Pa. Senate Legalizes Medical Marijuana Derivatives

Pittsburgh Post-Gazette

Pittsburgh Post-Gazette

HARRISBURG — Legislation that would permit patients with certain medical conditions to be treated with marijuana derivatives cleared the Pennsylvania Senate 43-7 on Wednesday.

Applause broke out in the gallery, and the bill’s main champions, Sen. Mike Folmer, R-Lebanon, and Sen. Daylin Leach, D-Montgomery, hugged on the Senate floor. Minutes earlier, senators had taken turns approaching the desk of Sen. Bob Mensch, R-Montgomery, whose voice had trembled as he told of caring for his own son’s medical conditions and announced that, despite misgivings, he would support the bill.

The vote delivers the legislation to the House, whose Republican leadership has expressed skepticism. The bill has a GOP ally in Rep. Mike Vereb, R-Montgomery and the caucus secretary, who said Wednesday he will work to bring members on board before the final voting days of the fall.

“I think there’s a chance, but it’s going to take an urgent course of education on what the bill does,” he said.

After the vote, Mr. Leach, standing by parents who had lobbied for the bill, said he was confident House passage would follow.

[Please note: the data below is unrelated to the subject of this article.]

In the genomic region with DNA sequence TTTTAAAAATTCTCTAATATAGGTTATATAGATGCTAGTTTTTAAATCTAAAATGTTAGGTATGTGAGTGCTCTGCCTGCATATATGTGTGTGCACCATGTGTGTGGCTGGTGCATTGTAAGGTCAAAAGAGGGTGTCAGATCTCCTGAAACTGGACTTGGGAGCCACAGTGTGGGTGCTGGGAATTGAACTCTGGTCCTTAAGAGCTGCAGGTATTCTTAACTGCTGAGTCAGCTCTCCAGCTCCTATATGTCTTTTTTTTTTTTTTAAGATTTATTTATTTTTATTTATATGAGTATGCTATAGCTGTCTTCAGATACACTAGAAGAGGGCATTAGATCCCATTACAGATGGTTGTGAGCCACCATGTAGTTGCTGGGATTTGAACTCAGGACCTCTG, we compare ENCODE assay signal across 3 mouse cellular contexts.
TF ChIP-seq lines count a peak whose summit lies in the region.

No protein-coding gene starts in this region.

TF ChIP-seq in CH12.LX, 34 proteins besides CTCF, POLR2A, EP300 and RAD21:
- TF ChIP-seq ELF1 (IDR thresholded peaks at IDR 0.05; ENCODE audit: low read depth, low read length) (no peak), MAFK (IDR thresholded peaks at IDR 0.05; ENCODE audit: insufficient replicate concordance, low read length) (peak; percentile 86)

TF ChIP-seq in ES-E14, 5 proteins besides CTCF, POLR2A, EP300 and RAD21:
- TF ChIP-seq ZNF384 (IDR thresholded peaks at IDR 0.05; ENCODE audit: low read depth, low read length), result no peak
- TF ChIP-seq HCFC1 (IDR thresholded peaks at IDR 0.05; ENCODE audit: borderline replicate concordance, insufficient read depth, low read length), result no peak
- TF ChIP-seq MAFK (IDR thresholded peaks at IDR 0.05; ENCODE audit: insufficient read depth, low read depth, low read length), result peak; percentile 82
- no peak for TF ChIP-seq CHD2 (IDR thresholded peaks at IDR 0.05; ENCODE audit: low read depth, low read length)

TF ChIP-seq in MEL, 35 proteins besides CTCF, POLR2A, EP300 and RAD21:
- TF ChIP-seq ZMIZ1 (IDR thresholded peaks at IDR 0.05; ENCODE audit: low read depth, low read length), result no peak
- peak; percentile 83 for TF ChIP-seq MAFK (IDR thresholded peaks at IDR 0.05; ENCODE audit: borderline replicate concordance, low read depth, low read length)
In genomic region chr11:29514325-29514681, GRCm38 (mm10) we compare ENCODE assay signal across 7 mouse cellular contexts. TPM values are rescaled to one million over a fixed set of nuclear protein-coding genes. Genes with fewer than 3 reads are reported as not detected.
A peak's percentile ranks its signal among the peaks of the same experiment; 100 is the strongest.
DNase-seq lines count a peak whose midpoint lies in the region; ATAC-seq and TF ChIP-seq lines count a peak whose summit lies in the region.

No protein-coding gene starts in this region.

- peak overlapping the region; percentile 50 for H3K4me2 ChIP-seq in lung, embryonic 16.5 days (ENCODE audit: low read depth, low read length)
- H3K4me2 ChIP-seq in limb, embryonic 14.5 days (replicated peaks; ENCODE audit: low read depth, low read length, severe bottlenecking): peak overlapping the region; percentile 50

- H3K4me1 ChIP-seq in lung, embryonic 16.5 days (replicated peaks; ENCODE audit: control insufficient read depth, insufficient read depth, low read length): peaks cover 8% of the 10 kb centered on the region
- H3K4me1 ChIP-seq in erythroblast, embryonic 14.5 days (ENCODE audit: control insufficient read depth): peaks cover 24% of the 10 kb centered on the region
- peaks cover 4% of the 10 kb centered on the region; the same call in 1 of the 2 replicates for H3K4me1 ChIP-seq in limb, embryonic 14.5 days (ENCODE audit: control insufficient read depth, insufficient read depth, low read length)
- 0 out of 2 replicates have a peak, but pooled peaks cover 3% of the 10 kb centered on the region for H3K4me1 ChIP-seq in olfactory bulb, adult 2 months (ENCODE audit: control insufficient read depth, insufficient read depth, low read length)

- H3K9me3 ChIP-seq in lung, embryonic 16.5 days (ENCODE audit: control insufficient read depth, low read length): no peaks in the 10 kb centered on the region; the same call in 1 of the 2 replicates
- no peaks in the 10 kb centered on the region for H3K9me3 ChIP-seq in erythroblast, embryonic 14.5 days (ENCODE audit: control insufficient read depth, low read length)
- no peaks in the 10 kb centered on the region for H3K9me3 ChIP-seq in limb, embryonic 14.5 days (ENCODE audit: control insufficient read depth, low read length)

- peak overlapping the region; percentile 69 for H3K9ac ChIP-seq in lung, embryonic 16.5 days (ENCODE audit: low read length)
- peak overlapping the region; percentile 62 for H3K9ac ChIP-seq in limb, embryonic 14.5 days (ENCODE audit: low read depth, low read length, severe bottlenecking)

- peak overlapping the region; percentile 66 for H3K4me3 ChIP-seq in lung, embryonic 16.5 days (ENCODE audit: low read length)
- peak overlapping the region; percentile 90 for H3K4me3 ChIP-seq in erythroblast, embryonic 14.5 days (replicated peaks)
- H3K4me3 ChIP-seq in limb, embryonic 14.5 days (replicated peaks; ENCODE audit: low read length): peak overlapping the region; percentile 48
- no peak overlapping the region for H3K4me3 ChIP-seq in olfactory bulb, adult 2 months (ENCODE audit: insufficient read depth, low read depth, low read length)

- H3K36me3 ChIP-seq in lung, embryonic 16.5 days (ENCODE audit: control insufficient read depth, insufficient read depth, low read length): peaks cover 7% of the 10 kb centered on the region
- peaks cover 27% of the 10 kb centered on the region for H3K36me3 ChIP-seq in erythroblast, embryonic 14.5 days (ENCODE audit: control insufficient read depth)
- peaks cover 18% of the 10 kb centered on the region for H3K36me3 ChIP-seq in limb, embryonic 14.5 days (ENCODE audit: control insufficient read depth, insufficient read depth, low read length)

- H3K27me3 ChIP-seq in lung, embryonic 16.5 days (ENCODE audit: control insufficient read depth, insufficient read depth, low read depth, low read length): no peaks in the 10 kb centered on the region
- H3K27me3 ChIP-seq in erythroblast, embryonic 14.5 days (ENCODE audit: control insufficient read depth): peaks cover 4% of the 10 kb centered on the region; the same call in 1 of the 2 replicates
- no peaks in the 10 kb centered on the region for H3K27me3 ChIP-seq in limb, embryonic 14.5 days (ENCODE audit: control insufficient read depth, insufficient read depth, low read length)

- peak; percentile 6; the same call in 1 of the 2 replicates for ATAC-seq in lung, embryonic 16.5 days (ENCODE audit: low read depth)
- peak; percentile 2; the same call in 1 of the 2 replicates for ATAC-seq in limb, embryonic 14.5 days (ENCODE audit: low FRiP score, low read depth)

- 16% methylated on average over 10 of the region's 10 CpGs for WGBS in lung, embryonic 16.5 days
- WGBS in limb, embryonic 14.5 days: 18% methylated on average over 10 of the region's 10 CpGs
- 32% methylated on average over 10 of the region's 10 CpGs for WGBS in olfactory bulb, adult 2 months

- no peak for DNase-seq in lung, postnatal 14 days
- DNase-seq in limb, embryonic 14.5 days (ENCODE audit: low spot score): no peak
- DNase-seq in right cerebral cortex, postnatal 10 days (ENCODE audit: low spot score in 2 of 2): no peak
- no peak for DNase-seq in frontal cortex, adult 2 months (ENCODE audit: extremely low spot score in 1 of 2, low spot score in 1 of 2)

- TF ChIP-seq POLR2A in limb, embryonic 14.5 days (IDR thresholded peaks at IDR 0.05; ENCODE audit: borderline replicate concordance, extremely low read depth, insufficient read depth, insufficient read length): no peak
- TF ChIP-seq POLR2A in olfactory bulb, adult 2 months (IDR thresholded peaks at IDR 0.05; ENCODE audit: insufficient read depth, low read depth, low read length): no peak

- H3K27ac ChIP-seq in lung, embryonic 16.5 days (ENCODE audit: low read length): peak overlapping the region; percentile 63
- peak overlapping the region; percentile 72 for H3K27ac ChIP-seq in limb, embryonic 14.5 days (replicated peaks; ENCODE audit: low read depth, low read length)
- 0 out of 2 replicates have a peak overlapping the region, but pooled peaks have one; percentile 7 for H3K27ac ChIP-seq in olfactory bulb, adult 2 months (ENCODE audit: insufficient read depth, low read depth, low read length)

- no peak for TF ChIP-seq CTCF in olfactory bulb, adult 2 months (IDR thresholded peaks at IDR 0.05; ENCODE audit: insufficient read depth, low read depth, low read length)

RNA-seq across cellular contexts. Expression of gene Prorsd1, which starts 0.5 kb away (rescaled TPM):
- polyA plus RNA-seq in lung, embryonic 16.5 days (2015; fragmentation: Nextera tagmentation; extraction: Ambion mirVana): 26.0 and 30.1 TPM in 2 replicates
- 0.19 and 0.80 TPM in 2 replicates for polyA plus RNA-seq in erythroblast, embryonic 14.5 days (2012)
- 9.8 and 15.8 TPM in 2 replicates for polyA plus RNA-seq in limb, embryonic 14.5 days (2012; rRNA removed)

“You’ve seen how the full-court press has turned something that maybe had six or seven inherent votes into something that wound up with 43 votes on the day of final passage,” he said. “That’s proof that when people hear the realities and see the studies and see the science and talk to the parents, minds will be changed.”

Gov. Tom Corbett continues to oppose the Senate bill, spokesman Jay Pagni said. In May, Mr. Corbett proposed that children’s hospitals in the state conduct studies that would provide cannabidiol, a nonpsychoactive component of marijuana, to children with severe seizures.

The proposal that cleared the Senate applies to patients diagnosed with cancer, seizures, amyotrophic lateral sclerosis — known as ALS or Lou Gehrig’s disease — multiple sclerosis and several other conditions. Patients would have to obtain a card from the state Department of Health.

They would not be permitted to smoke marijuana, but could use extracted oil, edible products, ointments and tinctures.

The legislation would establish a State Board of Medical Cannabis Licensing, which would be permitted to license up to 65 growers of medical cannabis and 130 dispensers.

Seven of the Senate’s 27 Republicans voted against the bill. Sen. Lloyd Smucker, R-Lancaster, said the federal government’s listing of marijuana among the most dangerous drugs will stand in the way of physicians and researchers.

Mr. Mensch opposed the bill Tuesday in committee, saying medical cannabis had not been proven. On Wednesday, he spoke on the Senate floor of the difficult decisions needed to care for his infant son, now 35, and said he would vote with the efforts of other parents struggling to treat their children’s medical conditions. But the proposal still worried him.

“I hear the parents. I know that they want more. I want more,” he said. “I’ll support this, but I don’t know that we’re making the right decision for the parents.”

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